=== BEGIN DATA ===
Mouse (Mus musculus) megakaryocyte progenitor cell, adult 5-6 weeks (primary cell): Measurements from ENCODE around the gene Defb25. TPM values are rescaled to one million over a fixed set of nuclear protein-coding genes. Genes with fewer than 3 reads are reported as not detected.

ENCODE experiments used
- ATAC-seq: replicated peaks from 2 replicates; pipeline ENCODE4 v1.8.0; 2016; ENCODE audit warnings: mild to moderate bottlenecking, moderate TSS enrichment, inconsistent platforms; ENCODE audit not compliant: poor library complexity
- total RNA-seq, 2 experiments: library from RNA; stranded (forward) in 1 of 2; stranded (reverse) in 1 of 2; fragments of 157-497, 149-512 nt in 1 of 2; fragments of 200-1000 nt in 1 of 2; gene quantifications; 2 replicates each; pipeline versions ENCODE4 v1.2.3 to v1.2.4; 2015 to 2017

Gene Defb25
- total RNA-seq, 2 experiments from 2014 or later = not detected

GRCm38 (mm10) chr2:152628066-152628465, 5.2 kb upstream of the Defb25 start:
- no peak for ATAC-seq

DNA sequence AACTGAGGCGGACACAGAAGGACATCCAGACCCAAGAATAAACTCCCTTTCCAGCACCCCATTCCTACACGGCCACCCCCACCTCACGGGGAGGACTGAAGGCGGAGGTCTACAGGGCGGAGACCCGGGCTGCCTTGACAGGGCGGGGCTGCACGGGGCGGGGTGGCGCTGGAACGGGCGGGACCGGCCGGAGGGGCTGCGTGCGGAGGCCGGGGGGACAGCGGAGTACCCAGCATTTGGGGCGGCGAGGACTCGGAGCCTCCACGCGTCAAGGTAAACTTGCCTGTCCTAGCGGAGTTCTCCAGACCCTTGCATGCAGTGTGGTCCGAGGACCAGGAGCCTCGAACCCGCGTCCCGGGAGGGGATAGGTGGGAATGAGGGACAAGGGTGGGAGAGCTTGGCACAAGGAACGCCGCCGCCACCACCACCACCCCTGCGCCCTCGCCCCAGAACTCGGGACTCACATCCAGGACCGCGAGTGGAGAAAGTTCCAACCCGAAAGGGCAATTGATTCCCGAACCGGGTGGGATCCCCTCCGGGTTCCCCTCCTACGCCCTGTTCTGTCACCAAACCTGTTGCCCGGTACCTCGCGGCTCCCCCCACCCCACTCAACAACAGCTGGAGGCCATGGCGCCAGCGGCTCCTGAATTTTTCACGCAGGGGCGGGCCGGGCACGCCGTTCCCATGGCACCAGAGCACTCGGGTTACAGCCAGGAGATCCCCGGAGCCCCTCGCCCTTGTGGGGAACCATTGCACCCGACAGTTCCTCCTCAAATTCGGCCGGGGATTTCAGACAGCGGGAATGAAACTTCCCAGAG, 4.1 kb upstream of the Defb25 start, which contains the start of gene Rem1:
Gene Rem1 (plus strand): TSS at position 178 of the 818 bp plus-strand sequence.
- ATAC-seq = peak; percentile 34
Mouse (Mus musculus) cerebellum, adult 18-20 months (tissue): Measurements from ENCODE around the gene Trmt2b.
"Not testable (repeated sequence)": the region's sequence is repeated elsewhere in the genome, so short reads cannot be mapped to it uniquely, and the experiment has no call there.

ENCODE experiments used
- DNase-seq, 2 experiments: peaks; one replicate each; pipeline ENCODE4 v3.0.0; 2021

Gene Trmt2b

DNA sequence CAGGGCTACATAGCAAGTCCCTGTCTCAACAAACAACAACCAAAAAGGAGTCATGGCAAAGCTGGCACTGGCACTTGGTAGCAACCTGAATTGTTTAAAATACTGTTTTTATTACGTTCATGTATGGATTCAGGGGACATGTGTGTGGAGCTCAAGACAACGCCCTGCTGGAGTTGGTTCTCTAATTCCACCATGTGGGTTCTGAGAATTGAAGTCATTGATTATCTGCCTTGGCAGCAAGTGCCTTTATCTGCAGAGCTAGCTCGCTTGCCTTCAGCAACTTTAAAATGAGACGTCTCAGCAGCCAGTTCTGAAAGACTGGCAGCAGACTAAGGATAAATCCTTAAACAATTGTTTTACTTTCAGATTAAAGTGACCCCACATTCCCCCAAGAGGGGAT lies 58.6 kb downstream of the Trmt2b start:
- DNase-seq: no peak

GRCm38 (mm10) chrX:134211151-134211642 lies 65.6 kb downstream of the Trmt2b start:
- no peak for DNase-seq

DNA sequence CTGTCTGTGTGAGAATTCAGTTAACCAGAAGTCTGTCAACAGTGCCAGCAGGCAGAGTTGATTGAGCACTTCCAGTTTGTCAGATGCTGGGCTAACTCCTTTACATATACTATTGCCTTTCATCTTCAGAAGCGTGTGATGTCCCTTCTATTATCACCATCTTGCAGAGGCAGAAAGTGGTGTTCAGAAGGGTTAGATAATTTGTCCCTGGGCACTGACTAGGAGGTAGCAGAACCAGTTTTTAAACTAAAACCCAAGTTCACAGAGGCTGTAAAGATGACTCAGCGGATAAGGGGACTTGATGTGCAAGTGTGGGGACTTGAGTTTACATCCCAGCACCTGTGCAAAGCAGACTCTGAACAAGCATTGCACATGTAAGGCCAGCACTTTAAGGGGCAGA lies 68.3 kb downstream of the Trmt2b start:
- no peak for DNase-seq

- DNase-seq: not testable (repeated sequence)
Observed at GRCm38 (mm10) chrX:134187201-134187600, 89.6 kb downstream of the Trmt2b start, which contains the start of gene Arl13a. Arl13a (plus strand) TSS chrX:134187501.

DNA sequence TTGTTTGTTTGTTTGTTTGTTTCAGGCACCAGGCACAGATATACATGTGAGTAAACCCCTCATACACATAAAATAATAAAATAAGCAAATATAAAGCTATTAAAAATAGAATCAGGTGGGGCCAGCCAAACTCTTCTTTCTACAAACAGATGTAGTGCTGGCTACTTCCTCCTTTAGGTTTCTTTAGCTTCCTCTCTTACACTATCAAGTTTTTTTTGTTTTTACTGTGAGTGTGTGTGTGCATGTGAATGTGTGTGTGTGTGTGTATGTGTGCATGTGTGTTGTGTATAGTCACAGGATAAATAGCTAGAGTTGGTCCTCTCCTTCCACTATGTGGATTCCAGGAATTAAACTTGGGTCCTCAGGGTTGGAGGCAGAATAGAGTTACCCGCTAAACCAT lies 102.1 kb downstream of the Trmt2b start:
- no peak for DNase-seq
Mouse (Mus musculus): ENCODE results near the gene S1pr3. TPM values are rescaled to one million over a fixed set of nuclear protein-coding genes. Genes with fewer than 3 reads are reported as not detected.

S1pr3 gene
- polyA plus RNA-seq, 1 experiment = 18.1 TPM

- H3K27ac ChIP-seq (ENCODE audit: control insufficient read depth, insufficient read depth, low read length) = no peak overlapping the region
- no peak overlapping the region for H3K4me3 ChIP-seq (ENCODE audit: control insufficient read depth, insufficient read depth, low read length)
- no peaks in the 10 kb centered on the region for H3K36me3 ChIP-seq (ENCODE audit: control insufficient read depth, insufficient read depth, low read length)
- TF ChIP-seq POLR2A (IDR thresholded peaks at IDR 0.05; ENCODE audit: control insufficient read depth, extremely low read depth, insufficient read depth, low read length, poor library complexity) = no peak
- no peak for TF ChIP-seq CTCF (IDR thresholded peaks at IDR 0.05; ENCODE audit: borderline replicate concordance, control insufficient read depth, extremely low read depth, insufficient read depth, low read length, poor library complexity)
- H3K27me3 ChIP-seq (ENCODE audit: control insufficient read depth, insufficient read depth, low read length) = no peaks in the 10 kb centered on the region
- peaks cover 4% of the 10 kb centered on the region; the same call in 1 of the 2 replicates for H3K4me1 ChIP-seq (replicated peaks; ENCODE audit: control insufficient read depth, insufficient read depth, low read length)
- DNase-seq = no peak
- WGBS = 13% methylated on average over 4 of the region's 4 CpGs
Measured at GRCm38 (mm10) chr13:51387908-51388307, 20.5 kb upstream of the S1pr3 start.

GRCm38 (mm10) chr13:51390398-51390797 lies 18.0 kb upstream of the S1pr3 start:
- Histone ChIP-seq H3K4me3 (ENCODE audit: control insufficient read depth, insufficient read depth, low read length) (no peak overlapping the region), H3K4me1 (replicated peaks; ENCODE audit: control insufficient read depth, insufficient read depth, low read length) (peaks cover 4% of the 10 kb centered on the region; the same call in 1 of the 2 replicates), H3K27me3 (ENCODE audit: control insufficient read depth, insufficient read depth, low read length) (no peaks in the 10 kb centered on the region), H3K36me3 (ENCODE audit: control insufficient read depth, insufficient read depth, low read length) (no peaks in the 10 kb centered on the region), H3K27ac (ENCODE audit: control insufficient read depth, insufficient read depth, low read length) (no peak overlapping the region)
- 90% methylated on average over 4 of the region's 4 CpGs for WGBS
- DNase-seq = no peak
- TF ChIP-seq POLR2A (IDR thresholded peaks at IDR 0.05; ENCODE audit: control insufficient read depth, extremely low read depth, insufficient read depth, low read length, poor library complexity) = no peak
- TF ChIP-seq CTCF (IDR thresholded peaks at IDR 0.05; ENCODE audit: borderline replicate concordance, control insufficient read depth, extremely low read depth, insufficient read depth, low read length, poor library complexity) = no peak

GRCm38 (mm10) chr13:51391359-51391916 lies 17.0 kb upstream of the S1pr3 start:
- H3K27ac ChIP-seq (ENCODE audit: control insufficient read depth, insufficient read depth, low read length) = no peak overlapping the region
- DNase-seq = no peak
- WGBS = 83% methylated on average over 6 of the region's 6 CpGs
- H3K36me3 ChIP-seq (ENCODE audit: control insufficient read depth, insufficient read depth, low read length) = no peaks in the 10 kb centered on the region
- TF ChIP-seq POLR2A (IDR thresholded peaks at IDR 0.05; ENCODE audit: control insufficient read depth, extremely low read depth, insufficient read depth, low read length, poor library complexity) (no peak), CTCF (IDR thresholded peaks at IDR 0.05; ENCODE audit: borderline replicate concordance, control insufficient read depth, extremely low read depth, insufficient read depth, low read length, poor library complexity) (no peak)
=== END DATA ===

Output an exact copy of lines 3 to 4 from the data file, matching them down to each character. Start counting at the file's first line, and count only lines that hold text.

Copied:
- ATAC-seq: replicated peaks from 2 replicates; pipeline ENCODE4 v1.8.0; 2016; ENCODE audit warnings: mild to moderate bottlenecking, moderate TSS enrichment, inconsistent platforms; ENCODE audit not compliant: poor library complexity
- total RNA-seq, 2 experiments: library from RNA; stranded (forward) in 1 of 2; stranded (reverse) in 1 of 2; fragments of 157-497, 149-512 nt in 1 of 2; fragments of 200-1000 nt in 1 of 2; gene quantifications; 2 replicates each; pipeline versions ENCODE4 v1.2.3 to v1.2.4; 2015 to 2017